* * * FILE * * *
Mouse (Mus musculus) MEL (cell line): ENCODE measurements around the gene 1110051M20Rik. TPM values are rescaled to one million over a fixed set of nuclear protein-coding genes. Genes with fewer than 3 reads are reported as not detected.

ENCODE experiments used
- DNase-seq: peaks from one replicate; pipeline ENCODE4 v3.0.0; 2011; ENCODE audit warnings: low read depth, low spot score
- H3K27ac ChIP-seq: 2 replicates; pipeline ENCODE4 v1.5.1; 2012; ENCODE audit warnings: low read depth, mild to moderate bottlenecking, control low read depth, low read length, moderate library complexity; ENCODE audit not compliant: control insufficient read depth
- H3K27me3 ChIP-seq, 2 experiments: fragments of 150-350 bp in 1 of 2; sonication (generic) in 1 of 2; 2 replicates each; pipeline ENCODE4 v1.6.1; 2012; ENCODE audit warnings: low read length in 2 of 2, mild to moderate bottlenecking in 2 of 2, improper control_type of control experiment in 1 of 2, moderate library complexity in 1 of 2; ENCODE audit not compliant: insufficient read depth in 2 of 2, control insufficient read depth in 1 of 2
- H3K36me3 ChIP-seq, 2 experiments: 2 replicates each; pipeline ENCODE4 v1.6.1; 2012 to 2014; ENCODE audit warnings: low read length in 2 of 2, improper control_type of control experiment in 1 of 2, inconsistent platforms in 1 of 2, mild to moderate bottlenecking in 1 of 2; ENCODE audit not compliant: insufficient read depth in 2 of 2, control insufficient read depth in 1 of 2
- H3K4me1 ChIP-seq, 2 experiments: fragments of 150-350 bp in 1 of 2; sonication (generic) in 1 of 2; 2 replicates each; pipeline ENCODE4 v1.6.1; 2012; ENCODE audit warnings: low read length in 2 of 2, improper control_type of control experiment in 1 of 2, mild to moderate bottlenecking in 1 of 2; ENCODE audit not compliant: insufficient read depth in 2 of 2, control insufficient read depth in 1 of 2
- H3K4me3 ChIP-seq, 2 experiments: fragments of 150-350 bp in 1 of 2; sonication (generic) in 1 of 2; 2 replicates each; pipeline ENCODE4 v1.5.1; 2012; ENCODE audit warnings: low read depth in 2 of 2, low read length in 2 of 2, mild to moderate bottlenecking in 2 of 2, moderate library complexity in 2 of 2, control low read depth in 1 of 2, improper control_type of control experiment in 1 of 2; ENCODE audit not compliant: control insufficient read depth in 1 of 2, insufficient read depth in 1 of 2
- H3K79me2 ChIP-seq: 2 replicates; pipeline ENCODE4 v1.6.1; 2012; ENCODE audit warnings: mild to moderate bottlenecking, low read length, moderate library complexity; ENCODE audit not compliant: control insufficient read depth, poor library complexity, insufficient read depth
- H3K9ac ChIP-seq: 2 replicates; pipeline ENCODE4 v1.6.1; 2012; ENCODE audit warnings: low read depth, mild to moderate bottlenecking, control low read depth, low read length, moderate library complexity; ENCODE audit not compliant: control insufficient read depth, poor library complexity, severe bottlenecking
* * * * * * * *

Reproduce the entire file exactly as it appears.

Mouse (Mus musculus) MEL (cell line): ENCODE measurements around the gene 1110051M20Rik. TPM values are rescaled to one million over a fixed set of nuclear protein-coding genes. Genes with fewer than 3 reads are reported as not detected.

ENCODE experiments used
- DNase-seq: peaks from one replicate; pipeline ENCODE4 v3.0.0; 2011; ENCODE audit warnings: low read depth, low spot score
- H3K27ac ChIP-seq: 2 replicates; pipeline ENCODE4 v1.5.1; 2012; ENCODE audit warnings: low read depth, mild to moderate bottlenecking, control low read depth, low read length, moderate library complexity; ENCODE audit not compliant: control insufficient read depth
- H3K27me3 ChIP-seq, 2 experiments: fragments of 150-350 bp in 1 of 2; sonication (generic) in 1 of 2; 2 replicates each; pipeline ENCODE4 v1.6.1; 2012; ENCODE audit warnings: low read length in 2 of 2, mild to moderate bottlenecking in 2 of 2, improper control_type of control experiment in 1 of 2, moderate library complexity in 1 of 2; ENCODE audit not compliant: insufficient read depth in 2 of 2, control insufficient read depth in 1 of 2
- H3K36me3 ChIP-seq, 2 experiments: 2 replicates each; pipeline ENCODE4 v1.6.1; 2012 to 2014; ENCODE audit warnings: low read length in 2 of 2, improper control_type of control experiment in 1 of 2, inconsistent platforms in 1 of 2, mild to moderate bottlenecking in 1 of 2; ENCODE audit not compliant: insufficient read depth in 2 of 2, control insufficient read depth in 1 of 2
- H3K4me1 ChIP-seq, 2 experiments: fragments of 150-350 bp in 1 of 2; sonication (generic) in 1 of 2; 2 replicates each; pipeline ENCODE4 v1.6.1; 2012; ENCODE audit warnings: low read length in 2 of 2, improper control_type of control experiment in 1 of 2, mild to moderate bottlenecking in 1 of 2; ENCODE audit not compliant: insufficient read depth in 2 of 2, control insufficient read depth in 1 of 2
- H3K4me3 ChIP-seq, 2 experiments: fragments of 150-350 bp in 1 of 2; sonication (generic) in 1 of 2; 2 replicates each; pipeline ENCODE4 v1.5.1; 2012; ENCODE audit warnings: low read depth in 2 of 2, low read length in 2 of 2, mild to moderate bottlenecking in 2 of 2, moderate library complexity in 2 of 2, control low read depth in 1 of 2, improper control_type of control experiment in 1 of 2; ENCODE audit not compliant: control insufficient read depth in 1 of 2, insufficient read depth in 1 of 2
- H3K79me2 ChIP-seq: 2 replicates; pipeline ENCODE4 v1.6.1; 2012; ENCODE audit warnings: mild to moderate bottlenecking, low read length, moderate library complexity; ENCODE audit not compliant: control insufficient read depth, poor library complexity, insufficient read depth
- H3K9ac ChIP-seq: 2 replicates; pipeline ENCODE4 v1.6.1; 2012; ENCODE audit warnings: low read depth, mild to moderate bottlenecking, control low read depth, low read length, moderate library complexity; ENCODE audit not compliant: control insufficient read depth, poor library complexity, severe bottlenecking